Methylisothiazolinone (MI or MIT), a preservative used in cosmetics and other household products, recently has been in the news. Of course, preservatives are essential in almost all cosmetics to prevent the growth of microorganisms during product use, and sometimes to extend the shelf-life of a product, which of course is in the consumer’s interest. Who would want to buy a product that did not last long enough to use it all?
Discarding unused but unusable products is hardly sustainable, but preservatives are much more important for other reasons. Contaminated products can become unpleasant due to off-odors, unpleasant textures and unsightliness. They may also lose efficacy, since the performance of a product often relies on its integrity. In addition, contaminated products can be unsafe to use, potentially introducing large numbers of pathogenic organisms onto the skin, mouth or near the eyes. It is therefore in the consumer’s interest for product manufacturers to ensure the microbiological stability of cosmetics—and this, in most cases, is through the use of preservatives.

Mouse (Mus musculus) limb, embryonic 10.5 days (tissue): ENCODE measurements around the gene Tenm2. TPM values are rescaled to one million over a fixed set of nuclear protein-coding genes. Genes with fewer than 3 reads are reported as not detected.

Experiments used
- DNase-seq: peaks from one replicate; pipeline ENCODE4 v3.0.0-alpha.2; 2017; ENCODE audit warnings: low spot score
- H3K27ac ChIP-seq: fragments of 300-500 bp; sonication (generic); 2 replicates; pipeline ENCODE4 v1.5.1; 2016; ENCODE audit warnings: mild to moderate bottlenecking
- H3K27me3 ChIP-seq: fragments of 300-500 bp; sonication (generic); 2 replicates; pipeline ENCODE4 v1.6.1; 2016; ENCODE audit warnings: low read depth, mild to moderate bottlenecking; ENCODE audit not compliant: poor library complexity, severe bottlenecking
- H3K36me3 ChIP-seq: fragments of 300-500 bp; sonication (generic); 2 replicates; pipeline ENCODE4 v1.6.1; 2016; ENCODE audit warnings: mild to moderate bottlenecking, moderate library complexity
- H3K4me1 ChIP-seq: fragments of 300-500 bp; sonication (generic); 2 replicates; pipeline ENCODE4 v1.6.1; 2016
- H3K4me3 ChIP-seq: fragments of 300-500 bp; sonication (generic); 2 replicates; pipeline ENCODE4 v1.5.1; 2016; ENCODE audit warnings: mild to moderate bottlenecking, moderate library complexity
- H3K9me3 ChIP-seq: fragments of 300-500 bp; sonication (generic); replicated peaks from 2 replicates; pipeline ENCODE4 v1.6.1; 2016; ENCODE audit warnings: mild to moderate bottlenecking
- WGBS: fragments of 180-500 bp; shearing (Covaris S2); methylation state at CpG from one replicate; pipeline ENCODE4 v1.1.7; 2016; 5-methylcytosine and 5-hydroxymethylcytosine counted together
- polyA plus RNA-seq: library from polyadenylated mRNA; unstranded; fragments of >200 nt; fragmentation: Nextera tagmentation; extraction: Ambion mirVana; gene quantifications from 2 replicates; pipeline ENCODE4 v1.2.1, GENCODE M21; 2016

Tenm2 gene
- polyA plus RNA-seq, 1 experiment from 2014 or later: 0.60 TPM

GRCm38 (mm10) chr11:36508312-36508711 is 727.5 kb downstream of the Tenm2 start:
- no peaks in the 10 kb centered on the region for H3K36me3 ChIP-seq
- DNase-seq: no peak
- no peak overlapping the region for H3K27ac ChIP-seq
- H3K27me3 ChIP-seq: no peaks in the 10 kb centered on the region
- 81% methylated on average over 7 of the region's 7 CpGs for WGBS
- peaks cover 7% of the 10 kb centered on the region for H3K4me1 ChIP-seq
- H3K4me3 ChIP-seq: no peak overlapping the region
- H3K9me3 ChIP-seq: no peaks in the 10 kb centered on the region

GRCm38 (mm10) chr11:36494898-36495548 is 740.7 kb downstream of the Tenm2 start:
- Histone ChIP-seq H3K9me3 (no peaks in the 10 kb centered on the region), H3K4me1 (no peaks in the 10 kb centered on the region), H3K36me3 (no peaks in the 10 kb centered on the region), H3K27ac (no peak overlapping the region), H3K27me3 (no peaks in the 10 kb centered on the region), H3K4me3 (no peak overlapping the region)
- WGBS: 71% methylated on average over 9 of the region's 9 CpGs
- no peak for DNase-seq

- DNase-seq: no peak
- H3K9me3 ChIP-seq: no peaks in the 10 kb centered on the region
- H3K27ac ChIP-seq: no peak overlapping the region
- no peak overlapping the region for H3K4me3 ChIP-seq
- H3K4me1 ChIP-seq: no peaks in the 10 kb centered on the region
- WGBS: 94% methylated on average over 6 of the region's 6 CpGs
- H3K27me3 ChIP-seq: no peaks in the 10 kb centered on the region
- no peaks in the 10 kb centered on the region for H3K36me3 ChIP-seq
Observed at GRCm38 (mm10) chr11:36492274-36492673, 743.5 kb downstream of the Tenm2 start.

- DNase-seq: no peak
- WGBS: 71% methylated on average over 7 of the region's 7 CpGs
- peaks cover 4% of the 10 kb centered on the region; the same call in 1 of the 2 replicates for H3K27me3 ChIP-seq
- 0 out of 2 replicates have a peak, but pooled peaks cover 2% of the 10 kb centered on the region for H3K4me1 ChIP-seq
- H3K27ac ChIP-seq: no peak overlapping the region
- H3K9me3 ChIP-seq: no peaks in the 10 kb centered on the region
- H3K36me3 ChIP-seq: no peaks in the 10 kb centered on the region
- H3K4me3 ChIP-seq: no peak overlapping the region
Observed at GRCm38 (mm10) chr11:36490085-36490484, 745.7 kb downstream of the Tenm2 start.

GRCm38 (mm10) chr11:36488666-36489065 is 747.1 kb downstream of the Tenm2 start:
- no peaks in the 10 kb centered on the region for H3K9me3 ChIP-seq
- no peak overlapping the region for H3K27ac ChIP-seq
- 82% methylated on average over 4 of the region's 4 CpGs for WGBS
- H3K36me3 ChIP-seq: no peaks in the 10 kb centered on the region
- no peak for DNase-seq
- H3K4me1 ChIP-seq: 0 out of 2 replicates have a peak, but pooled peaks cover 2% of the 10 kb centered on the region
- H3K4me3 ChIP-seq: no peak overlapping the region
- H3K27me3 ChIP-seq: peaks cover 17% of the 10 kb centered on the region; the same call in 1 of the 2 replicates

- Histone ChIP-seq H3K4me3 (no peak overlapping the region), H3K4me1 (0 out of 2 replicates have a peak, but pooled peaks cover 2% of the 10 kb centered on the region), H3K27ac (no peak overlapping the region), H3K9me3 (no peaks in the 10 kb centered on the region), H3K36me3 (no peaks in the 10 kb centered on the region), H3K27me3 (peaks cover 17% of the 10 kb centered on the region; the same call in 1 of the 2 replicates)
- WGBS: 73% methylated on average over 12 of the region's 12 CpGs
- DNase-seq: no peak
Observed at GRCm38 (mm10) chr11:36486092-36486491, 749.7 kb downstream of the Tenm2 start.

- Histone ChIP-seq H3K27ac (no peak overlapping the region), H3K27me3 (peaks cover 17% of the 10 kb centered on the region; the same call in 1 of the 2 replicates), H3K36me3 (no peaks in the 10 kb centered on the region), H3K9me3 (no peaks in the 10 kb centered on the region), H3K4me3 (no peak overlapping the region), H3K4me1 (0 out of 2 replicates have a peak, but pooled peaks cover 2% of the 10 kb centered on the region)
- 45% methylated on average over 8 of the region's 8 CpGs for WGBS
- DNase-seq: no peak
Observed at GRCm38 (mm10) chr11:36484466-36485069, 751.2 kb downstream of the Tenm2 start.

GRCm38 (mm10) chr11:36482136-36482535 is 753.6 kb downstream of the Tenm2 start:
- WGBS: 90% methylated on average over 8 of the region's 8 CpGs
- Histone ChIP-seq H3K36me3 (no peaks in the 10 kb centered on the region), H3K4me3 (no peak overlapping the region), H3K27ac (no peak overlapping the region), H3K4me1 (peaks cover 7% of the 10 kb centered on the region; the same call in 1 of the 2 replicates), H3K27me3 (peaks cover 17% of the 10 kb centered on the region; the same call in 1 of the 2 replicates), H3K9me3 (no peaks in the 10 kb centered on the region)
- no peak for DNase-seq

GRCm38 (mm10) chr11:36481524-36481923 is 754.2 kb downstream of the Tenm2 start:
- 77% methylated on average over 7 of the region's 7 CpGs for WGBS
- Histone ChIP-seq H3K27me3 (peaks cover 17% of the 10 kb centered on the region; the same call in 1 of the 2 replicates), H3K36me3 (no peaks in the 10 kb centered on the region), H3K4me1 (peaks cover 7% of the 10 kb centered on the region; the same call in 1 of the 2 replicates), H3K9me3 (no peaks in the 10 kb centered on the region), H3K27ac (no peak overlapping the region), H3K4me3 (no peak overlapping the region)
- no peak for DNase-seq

European Cosmetics Regulation No. 1223/2009 defines a preservative as a substance that is exclusively or mainly intended to inhibit the development of microorganisms in the cosmetic product. It also stipulates that cosmetic products on the EU market may only contain the approved preservatives listed in Annex V. To be listed in this annex, safety data must be submitted to the European Commission (EC) to be evaluated by its Scientific Committee for Consumer Safety (SCCS). If the dossier gains a positive opinion from the SCCS, a proposal to amend legislation is drafted by the EC and must then be approved by the Member States before being published in the Official Journal of the European Union as new legislation.